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Kenyan Journalists Push Changes to Media Bill


A Kenyan journalist carries a giant plastic replica of a camera as he participates in a protest in the capital Nairobi, Dec. 3, 2013.

A Kenyan journalist carries a giant plastic replica of a camera as he participates in a protest in the capital Nairobi, Dec. 3, 2013.

Kenyan media representatives are working on a deal to introduce more changes to a controversial media bill. The negotiations come a day after journalists took to the streets to protest the new legislation.

About 400 journalists protested Tuesday in Nairobi against a proposed media bill backed by President Uhuru Kenyatta and many lawmakers.

Critics of the bill, which is aimed at curbing alleged ethical lapses by Kenyan journalists, said the threat of heavy fines would stop journalists from reporting on issues of corruption and good governance.

Media representatives are now working to win the support of at least 233 lawmakers, the number needed to advance amendments to the media bill.

Kenya Editors Guild Vice Chairman David Ohito said one of the solutions was to try to address clauses in the bill which do not need constitutional provision.

“The committee has assured us that they can move both fronts, but they have also said in the event that they do not secure those required numbers then they are negotiating gentleman’s agreement to try address them within three months when the house reconvenes after Christmas,” he said.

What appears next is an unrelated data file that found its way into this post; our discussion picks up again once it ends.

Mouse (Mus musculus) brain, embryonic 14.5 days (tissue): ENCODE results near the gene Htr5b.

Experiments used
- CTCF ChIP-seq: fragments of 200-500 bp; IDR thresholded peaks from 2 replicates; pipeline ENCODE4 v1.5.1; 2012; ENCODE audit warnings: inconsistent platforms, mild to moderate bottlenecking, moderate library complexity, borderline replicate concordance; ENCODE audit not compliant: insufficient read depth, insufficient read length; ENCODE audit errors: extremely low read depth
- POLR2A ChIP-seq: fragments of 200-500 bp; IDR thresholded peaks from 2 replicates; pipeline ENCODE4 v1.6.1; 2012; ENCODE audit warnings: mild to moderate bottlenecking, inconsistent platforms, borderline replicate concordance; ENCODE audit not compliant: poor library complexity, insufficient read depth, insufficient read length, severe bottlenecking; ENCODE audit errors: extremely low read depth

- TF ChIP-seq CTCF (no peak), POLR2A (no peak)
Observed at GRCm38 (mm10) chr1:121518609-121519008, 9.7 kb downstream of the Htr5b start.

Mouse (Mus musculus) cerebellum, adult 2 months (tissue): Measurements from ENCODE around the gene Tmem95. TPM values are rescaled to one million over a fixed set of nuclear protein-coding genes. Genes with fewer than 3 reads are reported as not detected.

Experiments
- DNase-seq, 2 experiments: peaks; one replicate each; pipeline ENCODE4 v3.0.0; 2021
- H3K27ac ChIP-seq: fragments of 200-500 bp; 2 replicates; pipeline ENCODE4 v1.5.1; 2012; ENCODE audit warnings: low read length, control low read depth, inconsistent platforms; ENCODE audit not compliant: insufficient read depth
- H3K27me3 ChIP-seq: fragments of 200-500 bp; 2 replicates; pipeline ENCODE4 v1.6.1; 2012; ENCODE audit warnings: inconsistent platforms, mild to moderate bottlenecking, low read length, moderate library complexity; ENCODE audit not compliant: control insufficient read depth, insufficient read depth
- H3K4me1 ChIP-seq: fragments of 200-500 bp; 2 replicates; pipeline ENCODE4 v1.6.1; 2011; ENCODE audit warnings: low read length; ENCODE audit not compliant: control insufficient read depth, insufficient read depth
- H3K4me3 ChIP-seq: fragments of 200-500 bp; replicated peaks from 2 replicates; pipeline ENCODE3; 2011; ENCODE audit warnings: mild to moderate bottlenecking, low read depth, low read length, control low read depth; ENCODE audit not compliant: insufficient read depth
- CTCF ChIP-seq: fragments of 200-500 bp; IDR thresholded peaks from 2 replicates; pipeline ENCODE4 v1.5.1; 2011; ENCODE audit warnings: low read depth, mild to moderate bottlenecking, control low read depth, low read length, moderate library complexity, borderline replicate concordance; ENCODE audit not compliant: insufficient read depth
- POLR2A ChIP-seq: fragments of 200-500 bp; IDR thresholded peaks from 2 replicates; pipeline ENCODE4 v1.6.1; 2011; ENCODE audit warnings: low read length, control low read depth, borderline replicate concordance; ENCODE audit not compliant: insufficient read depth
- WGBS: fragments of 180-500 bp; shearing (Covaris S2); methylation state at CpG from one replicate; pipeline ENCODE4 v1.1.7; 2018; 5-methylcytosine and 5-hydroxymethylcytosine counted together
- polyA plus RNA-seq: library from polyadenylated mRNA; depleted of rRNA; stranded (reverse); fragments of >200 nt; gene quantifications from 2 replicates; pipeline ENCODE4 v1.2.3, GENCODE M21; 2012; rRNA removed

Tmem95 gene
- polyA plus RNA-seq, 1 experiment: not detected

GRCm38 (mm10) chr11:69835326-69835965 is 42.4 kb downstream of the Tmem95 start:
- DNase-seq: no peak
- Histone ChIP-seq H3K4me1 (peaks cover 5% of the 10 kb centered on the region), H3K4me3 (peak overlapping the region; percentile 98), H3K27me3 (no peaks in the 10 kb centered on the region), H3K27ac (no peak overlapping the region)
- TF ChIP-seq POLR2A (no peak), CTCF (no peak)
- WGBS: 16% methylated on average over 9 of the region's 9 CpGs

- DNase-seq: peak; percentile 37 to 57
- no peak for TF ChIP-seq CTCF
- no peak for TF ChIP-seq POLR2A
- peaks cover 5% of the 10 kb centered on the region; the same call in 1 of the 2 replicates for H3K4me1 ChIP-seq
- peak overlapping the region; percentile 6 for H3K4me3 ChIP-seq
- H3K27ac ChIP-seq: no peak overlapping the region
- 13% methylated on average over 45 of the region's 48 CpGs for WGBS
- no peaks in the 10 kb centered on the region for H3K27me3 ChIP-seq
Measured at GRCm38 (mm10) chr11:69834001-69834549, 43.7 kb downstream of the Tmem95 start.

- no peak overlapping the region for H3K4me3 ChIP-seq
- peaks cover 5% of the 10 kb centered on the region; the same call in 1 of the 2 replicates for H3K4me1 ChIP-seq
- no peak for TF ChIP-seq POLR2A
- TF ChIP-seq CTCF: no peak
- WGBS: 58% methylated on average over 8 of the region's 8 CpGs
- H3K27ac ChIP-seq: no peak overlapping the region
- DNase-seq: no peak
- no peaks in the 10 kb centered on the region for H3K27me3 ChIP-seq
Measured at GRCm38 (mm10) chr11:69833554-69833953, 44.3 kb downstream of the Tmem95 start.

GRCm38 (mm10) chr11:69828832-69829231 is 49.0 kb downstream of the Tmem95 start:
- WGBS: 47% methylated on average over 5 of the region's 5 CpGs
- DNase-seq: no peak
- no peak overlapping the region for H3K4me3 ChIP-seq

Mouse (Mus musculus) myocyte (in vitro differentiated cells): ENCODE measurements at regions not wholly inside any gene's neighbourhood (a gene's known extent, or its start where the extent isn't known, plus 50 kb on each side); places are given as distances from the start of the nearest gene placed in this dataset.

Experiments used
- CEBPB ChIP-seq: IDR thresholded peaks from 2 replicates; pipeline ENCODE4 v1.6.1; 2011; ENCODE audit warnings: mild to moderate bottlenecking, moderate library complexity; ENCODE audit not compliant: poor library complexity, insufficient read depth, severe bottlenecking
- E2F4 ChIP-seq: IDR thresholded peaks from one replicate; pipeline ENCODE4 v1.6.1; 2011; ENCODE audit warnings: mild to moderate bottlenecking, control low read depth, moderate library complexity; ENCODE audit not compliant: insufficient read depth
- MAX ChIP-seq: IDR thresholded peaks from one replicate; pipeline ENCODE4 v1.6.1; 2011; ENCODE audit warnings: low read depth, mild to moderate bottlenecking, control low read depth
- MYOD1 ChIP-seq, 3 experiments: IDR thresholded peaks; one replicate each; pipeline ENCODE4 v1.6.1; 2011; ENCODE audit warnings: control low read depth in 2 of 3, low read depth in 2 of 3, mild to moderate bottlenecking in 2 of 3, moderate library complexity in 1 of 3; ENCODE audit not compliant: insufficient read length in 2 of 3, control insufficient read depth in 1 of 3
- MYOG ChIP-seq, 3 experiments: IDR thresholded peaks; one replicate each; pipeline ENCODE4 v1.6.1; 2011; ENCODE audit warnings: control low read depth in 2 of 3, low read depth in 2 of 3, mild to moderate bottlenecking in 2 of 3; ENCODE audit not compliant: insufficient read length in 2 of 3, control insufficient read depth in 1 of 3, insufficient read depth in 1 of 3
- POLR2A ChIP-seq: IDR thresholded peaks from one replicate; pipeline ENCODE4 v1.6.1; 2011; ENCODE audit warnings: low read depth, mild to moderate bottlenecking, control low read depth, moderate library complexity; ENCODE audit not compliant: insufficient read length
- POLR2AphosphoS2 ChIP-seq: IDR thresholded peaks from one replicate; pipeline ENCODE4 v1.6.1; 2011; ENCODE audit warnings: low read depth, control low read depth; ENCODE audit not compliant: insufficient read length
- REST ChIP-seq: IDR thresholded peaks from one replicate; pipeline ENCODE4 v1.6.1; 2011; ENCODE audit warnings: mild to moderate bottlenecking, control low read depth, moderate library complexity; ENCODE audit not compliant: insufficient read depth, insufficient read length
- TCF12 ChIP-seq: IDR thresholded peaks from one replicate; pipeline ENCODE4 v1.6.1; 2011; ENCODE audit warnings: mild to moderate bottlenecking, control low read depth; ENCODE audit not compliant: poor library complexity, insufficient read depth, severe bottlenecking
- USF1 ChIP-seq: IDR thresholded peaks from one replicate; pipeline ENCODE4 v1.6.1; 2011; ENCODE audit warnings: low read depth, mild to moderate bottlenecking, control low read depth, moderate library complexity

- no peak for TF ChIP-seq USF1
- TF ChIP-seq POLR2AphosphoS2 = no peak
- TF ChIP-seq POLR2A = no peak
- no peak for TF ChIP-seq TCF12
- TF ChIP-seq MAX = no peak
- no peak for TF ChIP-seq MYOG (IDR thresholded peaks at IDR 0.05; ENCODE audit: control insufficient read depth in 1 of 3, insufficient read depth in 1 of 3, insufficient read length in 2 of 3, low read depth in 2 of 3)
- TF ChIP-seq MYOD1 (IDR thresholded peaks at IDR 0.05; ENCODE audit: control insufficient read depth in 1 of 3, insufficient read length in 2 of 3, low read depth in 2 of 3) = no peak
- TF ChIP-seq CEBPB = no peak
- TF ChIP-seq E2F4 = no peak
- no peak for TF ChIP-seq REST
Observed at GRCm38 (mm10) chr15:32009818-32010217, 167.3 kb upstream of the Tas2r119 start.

The bill proposed by President Kenyatta calls for fines of about $5,000 per journalist or a maximum of $240,000 for any media group that violates the code of journalistic conduct.

According to local media reports, media representatives have struck a deal with the lawmakers that calls for all issues regarding the ethical behavior of journalists and media organizations to be managed by the Media Council of Kenya.

On Tuesday, the protesting journalists said the new law could be used to gag the press, undermining constitutional guarantees of media freedom.

Ohito said the journalists' concerns were real. “The fears are very real and founded on evidence when you become a friend of China, when you become a friend of Ethiopia, and even you become friend with Rwanda then for anyone who works in the media, you must raise your antennas. The warnings are all in the wrong directions,” he said.

In an interview with VOA, Kenya’s government spokesman Manoah Esipisu said the government was not trying to censor the media, but the bill was constitutional.

“The idea that anyone wants to muzzle the press is indeed far-fetched. This constitution has a timeline for legislation and this piece of legislation … has to come on stream by the end of this month. But the provisions that are in there all conform to the constitution promulgated in 2010,” he said.

The media industry is warning of bigger protests if the government fails to make changes to the legislation.

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